And working with high-end technology, despite its problems, is a lot of fun. All I had to do was divide the work between us, letting each one be in charge of a certain aspect of the film. It’s been uncharted territory for just about everyone involved, so believing and working to bring this short to life is certainly a huge and heartwarming effort. The result of all this collaboration is a better film than I could have imagined.
What were your greatest lessons on this project?
I learned a lot about making an animated film with this new workflow and I feel confident to call myself an expert in using this technology which has led me to be a advise for students who use it. But there were some important learnings overall that I’m going to continue with me, like finishing a movie at the right time is far more valuable than taking too long trying to make a perfect movie. Be brave to say enough, cut corners, and be okay with imperfections. It’s good to be ambitious but it is important to plan and schedule a production well to avoid being exhausted because a tired filmmaker will not always make the right choices.
In India, animated films are considered children’s rates. Can Ponni change this notion?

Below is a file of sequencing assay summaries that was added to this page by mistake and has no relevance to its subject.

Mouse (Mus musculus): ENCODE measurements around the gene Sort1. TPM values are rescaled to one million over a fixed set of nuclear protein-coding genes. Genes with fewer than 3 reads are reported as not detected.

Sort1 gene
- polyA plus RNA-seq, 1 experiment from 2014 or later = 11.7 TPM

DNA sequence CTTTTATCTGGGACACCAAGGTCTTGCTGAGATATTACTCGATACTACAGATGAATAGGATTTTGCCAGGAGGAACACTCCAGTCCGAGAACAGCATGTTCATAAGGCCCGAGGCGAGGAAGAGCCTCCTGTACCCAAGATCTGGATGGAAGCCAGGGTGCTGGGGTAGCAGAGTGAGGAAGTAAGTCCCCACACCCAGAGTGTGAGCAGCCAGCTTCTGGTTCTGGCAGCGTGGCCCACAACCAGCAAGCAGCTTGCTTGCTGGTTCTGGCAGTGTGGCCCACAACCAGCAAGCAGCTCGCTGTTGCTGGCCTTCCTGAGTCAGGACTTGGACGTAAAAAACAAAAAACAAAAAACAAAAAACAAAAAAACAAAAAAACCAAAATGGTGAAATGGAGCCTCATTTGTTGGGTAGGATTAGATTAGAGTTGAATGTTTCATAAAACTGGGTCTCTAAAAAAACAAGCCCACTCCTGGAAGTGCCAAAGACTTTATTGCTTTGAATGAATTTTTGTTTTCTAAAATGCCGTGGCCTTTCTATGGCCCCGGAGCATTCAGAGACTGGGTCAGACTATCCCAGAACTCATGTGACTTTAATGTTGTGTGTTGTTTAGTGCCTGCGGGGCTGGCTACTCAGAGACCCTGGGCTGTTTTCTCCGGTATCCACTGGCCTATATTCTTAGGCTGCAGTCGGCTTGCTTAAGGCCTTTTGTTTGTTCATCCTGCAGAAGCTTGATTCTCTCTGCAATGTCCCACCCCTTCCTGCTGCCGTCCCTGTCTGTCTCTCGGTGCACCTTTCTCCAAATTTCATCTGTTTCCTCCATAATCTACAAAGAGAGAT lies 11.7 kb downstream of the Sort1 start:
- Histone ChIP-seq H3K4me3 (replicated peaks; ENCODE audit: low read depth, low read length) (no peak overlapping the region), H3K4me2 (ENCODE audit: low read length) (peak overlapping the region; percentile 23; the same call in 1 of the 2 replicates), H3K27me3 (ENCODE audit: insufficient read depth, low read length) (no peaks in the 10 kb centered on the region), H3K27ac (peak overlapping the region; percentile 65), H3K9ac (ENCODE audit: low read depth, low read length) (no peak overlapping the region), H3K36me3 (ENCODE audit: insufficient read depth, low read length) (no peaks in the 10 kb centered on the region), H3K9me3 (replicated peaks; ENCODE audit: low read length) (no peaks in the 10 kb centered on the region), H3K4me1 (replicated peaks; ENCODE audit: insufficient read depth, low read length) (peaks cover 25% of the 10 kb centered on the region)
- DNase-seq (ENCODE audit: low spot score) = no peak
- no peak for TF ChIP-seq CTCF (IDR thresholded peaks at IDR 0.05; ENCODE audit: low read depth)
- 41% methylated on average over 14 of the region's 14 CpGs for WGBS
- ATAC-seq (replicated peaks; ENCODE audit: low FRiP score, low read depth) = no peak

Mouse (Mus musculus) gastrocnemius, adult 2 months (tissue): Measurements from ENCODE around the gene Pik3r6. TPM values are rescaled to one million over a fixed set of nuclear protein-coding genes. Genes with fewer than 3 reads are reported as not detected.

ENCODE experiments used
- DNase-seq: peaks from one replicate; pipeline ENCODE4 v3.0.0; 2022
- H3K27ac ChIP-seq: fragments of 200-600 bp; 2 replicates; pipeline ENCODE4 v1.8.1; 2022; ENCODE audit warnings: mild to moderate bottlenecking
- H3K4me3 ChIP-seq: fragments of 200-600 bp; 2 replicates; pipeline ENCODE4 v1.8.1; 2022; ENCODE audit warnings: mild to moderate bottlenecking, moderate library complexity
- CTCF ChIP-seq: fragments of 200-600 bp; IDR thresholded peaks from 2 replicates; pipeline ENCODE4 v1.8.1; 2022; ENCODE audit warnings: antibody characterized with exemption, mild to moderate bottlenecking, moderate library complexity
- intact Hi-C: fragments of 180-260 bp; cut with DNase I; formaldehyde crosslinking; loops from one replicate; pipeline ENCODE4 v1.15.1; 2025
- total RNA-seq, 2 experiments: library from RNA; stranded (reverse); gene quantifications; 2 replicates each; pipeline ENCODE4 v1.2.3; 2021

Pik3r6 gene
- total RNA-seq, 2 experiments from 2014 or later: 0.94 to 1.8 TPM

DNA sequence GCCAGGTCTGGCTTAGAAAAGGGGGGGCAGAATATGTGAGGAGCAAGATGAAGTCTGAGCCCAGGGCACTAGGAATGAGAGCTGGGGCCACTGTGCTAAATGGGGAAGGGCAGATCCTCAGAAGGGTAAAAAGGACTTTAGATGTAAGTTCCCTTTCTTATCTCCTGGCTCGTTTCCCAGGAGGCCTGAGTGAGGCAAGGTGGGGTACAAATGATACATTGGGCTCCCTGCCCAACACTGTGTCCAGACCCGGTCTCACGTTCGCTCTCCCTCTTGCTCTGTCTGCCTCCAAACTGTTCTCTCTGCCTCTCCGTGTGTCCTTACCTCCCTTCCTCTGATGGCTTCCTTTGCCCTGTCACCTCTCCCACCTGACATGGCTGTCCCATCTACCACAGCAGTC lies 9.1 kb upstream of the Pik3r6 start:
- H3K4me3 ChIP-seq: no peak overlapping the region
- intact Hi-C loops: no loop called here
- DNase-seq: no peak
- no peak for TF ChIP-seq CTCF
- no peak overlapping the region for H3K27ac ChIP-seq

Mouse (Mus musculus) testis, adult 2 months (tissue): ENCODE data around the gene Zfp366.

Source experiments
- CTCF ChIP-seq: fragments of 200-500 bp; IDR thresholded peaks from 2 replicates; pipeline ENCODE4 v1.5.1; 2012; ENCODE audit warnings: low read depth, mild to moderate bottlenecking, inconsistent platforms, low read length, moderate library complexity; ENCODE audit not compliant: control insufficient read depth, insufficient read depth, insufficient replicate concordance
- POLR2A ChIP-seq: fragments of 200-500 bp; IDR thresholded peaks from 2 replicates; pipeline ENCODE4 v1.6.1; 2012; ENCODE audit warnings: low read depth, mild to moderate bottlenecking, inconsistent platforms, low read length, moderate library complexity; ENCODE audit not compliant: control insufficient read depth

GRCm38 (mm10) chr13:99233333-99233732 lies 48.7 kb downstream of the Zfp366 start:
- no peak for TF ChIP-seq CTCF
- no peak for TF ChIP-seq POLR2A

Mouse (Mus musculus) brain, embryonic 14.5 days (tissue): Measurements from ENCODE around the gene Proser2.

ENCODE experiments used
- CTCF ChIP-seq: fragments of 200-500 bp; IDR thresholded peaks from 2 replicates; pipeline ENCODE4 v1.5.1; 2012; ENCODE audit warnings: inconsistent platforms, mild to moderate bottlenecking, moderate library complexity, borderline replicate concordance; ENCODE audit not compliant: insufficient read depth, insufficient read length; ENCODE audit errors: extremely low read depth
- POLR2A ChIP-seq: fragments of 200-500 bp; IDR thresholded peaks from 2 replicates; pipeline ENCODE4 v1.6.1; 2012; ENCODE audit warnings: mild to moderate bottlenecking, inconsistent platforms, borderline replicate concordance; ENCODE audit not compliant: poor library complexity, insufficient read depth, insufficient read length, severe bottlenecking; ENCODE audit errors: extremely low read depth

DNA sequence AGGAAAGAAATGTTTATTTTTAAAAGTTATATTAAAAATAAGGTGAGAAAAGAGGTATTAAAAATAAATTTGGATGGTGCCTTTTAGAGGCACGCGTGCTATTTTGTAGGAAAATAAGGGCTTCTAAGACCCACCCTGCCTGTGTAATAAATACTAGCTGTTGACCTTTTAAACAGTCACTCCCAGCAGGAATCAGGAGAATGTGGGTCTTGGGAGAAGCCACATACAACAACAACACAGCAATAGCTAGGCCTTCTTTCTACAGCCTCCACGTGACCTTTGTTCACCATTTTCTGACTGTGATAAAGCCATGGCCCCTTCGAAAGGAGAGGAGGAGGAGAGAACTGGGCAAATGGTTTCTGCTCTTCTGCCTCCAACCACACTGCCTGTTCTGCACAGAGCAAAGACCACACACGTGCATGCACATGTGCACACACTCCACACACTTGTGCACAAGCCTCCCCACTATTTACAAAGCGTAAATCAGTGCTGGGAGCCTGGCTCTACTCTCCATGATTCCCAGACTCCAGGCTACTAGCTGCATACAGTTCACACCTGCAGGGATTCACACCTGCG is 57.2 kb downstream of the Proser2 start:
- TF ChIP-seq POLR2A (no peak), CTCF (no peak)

Sure, he will. Traditional animation is a time consuming process and the budget and resources to make an animated film that engages adults has not been achievable in India. With this revolutionary new technology that is forcing even Hollywood studios to change their approach to filmmaking, animated films have become very accessible and achievable in high quality with much less resources than before. We will see an animation boom in the world, especially India, in the coming years and I think Ponni, with his content and creative process, will serve as an inspiration for this change.
What are your plans to release the short film?
From now on, we are planning to submit Ponni to film festivals and after that we hope to put him on a streaming platform for audiences to see. We are very happy to share this movie with everyone as soon as possible!